The roughly $337 million Buncombe County budget proposal for the fiscal year that begins July 1 avoids any property-tax increases, relying instead on $8.3 in reserve funds and an improving economy. The May 15 meeting of the board of commissioners will feature County Manager Wanda Greene’s initial presentation of the proposal; a public hearing is set for June 5.
The budget holds funding for most departments at roughly last year’s levels, “except in the core, mandated services that are experiencing case-load growth,” writes Greene in her budget message to the commissioners.
However, the proposal calls for increasing overall spending by about 1 percent over last year. The increase is mostly due to a loss of federal funding for mandated social services ($2.5 million); federal requirements for upgrading radio systems ($700,000); fuel-cost increases for vehicles and utilities ($400,000); economic incentives ($2.5 million); election expenses ($700,000); reappraisal ($200,000); and infrastructure investments in public safety facilities and the Civic Center ($640,000 and $340,000), according to Greene.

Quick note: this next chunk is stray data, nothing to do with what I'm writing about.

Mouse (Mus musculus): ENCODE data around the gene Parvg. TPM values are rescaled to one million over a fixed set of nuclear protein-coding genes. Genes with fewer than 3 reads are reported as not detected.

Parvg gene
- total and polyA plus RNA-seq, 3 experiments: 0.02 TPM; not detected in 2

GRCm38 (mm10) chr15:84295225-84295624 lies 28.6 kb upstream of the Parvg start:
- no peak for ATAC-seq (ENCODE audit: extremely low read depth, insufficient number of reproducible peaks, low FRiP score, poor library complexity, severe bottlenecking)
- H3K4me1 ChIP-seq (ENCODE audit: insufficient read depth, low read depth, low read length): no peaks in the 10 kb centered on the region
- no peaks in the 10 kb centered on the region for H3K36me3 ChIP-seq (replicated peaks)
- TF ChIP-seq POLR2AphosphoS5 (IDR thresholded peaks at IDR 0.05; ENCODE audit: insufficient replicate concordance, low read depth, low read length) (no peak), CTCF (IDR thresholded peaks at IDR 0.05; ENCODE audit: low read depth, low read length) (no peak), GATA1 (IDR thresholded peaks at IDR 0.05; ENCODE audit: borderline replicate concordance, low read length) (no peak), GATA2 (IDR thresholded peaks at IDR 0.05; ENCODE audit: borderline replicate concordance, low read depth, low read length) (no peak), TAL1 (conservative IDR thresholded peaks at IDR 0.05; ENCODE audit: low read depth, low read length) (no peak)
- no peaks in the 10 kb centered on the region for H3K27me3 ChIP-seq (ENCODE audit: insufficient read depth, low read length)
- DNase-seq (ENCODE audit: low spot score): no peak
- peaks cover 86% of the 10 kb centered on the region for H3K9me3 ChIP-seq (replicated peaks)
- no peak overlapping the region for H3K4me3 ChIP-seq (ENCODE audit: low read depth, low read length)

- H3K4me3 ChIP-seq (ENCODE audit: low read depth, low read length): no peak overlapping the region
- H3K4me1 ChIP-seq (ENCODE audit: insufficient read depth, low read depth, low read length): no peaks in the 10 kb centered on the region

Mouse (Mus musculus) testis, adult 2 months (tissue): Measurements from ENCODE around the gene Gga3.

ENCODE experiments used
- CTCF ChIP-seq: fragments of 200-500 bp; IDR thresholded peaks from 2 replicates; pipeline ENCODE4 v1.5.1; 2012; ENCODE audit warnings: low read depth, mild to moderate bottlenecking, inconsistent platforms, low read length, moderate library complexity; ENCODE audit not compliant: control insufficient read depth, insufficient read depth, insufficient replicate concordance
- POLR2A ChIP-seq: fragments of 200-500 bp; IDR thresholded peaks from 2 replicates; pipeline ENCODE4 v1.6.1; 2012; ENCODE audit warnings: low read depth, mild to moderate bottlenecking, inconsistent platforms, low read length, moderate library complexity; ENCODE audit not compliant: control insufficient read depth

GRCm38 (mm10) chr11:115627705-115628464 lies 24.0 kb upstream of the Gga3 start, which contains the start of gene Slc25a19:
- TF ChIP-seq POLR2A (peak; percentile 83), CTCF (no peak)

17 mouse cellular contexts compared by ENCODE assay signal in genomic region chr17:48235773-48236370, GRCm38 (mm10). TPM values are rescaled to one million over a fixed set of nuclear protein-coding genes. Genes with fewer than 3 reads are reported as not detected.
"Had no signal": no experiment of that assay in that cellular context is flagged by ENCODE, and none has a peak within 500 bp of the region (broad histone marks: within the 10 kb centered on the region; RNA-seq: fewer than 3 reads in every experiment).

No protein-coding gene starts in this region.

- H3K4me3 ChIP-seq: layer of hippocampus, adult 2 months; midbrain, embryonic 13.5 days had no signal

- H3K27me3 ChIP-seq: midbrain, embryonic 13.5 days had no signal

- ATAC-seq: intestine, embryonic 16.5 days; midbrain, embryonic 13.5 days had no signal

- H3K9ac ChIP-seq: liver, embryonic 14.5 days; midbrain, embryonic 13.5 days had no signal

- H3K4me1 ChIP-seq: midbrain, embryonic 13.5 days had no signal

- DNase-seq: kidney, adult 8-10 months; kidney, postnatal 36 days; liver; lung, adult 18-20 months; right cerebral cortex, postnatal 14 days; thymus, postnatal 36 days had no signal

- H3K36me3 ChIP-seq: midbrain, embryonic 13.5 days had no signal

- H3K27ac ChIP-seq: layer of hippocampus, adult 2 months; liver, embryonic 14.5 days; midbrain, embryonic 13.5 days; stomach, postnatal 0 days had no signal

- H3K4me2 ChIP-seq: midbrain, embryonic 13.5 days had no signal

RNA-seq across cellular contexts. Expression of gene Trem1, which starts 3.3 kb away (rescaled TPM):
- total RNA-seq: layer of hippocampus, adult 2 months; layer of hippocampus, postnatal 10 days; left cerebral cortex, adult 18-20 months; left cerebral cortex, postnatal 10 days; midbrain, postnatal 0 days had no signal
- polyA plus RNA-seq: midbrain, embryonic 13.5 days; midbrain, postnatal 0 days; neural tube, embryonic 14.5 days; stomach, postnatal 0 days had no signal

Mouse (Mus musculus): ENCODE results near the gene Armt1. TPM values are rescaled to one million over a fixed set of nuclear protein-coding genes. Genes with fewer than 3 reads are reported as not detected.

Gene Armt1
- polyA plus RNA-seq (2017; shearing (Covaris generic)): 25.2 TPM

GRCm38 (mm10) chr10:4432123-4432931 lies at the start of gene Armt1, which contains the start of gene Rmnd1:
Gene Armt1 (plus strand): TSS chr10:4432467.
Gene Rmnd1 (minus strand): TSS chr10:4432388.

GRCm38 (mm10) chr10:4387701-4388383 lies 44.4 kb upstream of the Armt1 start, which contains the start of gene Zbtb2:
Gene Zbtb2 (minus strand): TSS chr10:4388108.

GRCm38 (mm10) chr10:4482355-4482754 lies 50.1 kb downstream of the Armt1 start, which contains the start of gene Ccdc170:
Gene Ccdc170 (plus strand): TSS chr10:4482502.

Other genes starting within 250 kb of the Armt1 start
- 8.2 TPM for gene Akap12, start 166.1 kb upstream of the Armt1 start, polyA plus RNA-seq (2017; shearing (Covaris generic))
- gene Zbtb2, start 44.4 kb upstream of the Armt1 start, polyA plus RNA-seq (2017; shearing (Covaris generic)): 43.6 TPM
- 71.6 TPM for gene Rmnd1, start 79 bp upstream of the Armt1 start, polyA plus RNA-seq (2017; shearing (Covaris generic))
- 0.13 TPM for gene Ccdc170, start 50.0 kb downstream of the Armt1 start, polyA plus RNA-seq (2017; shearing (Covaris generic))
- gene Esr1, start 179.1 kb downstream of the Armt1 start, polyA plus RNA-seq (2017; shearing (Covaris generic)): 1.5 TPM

The county property tax rate has been set at 52.5 cents per $100 valuation since 2006, when it was cut from 53 cents. Unlike last year, when the county cut costs by eliminating 93 staff positions, this year’s proposal calls for no major staff reductions.
The proposed $8.3 in reserve funds is an increase over last year’s plan to tap $7.9 million. However, last year — as well as every year since 2003 — the county managed to avoid spending those reserve funds, recouping that amount throughout the year with various cost-cutting initiatives. Greene said she expects the county to be able to do the same during the upcoming fiscal year.
The budget also relies in part on projected revenue increases, with Greene citing improvement in certain sections of the economy. She anticipates an 0.8 percent increase in property tax revenue based on some growth in the assessed values, as well as improved collections. Greene also budgeted in a 6 percent increase in sales tax revenue, based on rising collections over the last 12 months.
In additional business, the May 15 meeting will feature a presentation on a five-year county sustainability plan that sets a wide variety of goals, from improvements in workforce development and education to land preservation and multimodal transit.
The board will meet at 4:30 p.m., Tuesday, May 15, in the commissioners’ chambers, located at 30 Valley St. A short pre-meeting review of the agenda will begin at 4:15 p.m.